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Of cheers, jeers and beginnings

After a week back on the job following a much-needed vacation, here's a Monday morning cheer, a couple of jeers and a big congratulations. Make it three cheers for Hernando County Sheriff Tom Mylander for his decisiveness in firing Detective Kenneth Shields.

No one ever likes to see someone put out on the street without a job, but the facts in this case were too overwhelming to justify keeping Shields on the force.

Shields, you will remember, drove his county truck into a ditch near Nobleton late on the night of May 10. He and his wife had been out drinking. Shields explained the incident by saying that, on his last stop that night, he had been on an undercover assignment in a bar and had to drink to fit in with the crowd.

Of course that doesn't explain why anyone should be behind the wheel of a vehicle in the condition Shields apparently was in. (He couldn't recite the alphabet correctly.) And, according to the sheriff's internal inquiry, Shields had been drinking since late that afternoon and didn't have clearance for the undercover operation.

I still wonder just how much information the Sheriff's Office would have released about Shields' accident had one of our reporters not been "tipped off" to it. Not until a Times reporter confronted the sheriff and demanded to see the accident report did the story begin to develop. And then we were told that the reason nothing had been released was because Shields was on an undercover assignment. Hmmm . . .

And I also have to disagree with the contention that Shields was treated no differently than any other motorist would have been at the scene of his accident. You're telling me that if I'm speeding, run my car into a ditch and smell of alcohol when the cops arrive, that I'm not going to end up blowing into the Breathalyzer and being charged with something? Come on.

But Mylander is to be commended, nonetheless, for making a recovery on this one. His actions, to my mind, at least, have restored some of the credibility that his department lost during the first few days after Shields' accident.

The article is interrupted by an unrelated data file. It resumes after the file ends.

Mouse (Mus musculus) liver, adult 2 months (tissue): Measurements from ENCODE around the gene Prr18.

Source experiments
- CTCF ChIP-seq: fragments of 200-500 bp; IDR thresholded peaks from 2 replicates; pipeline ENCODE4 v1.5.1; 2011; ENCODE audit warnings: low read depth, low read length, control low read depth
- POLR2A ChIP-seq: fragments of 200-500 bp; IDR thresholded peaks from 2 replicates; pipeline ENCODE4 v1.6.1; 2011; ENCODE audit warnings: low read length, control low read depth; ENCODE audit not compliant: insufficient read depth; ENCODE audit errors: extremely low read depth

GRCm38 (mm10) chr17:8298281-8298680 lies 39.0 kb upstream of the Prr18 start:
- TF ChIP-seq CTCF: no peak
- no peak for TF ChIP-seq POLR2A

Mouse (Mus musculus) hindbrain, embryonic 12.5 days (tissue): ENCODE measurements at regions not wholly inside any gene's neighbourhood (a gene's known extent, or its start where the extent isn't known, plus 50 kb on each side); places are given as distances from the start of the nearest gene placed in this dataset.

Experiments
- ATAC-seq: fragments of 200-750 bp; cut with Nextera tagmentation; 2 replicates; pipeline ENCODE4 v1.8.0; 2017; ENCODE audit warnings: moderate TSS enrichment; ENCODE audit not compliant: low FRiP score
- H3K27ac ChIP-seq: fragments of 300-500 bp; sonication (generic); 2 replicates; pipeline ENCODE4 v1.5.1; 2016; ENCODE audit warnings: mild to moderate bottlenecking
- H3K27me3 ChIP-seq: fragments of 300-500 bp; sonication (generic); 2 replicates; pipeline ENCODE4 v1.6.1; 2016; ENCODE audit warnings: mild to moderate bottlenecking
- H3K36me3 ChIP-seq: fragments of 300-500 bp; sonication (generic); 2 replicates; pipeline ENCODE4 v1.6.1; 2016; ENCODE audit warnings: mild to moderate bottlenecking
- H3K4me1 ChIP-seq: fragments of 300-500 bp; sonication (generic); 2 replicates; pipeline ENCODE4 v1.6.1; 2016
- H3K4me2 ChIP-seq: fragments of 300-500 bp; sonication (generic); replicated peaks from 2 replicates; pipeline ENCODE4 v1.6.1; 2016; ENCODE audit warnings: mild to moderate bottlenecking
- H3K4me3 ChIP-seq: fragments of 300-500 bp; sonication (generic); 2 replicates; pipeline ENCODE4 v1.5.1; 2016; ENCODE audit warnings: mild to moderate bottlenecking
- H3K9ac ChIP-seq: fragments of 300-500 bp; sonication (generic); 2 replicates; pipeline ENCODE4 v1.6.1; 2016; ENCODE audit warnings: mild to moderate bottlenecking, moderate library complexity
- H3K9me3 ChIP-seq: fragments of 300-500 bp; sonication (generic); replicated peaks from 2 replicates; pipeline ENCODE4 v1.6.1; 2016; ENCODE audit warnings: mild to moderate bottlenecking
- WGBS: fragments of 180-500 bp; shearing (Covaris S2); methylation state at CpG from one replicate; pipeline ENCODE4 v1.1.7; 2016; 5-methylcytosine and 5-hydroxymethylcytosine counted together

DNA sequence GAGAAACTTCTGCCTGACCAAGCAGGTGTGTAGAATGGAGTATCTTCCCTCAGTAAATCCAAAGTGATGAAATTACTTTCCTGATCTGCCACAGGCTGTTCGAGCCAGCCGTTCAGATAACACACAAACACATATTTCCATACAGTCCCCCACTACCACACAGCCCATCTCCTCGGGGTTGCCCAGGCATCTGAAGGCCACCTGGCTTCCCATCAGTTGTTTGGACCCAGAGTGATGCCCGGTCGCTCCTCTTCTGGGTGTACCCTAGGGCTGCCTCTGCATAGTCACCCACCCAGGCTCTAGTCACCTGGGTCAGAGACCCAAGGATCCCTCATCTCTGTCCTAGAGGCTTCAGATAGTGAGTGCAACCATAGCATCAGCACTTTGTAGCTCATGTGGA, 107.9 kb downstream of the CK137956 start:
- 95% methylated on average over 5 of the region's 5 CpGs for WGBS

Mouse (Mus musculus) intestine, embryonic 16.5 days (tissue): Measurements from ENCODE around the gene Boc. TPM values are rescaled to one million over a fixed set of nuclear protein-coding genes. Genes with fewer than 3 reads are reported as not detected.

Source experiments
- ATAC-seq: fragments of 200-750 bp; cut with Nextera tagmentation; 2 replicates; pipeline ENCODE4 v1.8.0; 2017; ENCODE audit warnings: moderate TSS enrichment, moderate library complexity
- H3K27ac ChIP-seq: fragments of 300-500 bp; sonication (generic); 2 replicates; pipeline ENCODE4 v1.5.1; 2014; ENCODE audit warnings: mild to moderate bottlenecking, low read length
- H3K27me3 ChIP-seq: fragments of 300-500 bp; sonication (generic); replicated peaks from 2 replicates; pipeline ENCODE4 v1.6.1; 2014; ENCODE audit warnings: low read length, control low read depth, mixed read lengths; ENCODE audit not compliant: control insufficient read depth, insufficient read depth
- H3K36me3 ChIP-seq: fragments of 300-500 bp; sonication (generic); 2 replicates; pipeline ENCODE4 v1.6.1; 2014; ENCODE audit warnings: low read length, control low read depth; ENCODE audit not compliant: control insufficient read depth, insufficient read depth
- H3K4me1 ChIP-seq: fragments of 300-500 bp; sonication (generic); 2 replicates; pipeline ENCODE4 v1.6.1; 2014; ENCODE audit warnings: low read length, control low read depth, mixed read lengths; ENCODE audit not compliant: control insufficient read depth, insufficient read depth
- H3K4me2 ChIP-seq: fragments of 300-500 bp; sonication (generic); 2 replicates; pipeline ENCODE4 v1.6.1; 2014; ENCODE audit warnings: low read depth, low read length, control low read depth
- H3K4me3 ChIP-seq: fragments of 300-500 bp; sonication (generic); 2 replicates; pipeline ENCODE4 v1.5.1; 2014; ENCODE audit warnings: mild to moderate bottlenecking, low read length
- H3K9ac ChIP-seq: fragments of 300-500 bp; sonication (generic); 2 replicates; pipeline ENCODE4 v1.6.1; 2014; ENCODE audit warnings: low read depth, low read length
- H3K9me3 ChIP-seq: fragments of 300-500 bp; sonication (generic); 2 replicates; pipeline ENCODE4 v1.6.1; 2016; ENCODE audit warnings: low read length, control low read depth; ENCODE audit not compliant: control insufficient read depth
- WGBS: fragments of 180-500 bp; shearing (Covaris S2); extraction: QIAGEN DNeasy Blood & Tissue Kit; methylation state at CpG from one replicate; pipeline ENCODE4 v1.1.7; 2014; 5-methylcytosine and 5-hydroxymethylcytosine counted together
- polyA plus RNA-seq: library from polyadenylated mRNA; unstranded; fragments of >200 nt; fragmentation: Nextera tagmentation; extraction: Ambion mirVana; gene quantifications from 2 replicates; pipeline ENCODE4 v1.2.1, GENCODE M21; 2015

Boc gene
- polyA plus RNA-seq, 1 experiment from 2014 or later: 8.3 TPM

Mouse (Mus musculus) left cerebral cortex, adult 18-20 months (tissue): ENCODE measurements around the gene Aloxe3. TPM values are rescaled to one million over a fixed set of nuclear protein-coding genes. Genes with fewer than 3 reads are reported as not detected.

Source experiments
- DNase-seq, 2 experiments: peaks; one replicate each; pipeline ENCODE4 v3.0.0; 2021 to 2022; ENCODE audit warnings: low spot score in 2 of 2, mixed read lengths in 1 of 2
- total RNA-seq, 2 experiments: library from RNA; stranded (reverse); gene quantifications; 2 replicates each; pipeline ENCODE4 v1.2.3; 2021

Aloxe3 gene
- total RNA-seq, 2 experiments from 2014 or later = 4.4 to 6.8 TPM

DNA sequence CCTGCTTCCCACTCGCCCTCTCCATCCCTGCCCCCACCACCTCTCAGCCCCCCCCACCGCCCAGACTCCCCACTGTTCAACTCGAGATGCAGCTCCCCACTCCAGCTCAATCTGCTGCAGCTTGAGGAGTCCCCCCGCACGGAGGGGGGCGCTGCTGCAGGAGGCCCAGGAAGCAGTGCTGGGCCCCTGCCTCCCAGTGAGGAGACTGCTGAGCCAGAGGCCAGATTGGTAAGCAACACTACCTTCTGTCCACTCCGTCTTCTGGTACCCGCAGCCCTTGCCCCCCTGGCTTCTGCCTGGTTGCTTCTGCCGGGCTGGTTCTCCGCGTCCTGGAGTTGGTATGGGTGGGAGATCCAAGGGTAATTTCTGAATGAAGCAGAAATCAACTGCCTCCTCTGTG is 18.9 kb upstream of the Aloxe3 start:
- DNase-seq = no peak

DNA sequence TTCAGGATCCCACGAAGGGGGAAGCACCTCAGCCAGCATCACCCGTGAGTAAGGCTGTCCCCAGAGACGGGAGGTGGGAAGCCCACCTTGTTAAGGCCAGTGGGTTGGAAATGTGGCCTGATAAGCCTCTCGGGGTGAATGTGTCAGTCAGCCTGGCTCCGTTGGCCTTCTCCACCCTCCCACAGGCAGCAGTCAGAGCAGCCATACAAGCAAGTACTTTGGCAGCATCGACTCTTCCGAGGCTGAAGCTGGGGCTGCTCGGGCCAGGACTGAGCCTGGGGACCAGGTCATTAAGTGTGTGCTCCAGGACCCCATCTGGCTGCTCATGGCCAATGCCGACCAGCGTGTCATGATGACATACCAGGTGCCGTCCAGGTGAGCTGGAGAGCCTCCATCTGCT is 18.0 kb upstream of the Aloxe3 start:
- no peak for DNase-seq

The sheriff is also promising changes in his office's drinking-and-driving policy and in the policy regarding the hiring of relatives of people in the department. (Shields is the son of Chief Deputy Don Shields.)

Jeers to the Brooksville City Council and the Hernando County Commission.

After putting together a proposal that would have helped reduce sign clutter in Brooksville, the three members of the City Council buckled under last week to what apparently was pressure from the business community, and the city is about to end up with a sign ordinance that's worse than the one in place now.

The proposal would double the maximum allowable size for signs. It also would give non-conforming signs the right to remain forever.

Talk about a noble effort gone haywire. Council member John Tucker and Mayor Joe Bernardini remain supportive. Hopefully, at least one of their colleagues will change his mind before the final vote July 1.

The County Commission also misstepped last week when it voted to disband its Freedom from Architectural Barriers committee.

One only has to take note of how badly mistreated the handicapped are in public places to realize how important it is to have their opinions represented in county government.

One can only hope that the committee sticks together and becomes an effective advocate now that it has its independence from the county.

Finally, a big congratulations to all of the graduating high school seniors at Hernando, Springstead and Central high schools and at Hernando Christian Academy.

All of you seniors probably see your graduation this week as a welcome end to what seemed like an endless process. Remember, it's only the beginning.

With the tools your teachers have equipped you with, you are ready either to enter the working world or to go on to college and prepare yourself for a career.

Make the most of whatever you choose to do. And the best of luck to all of you.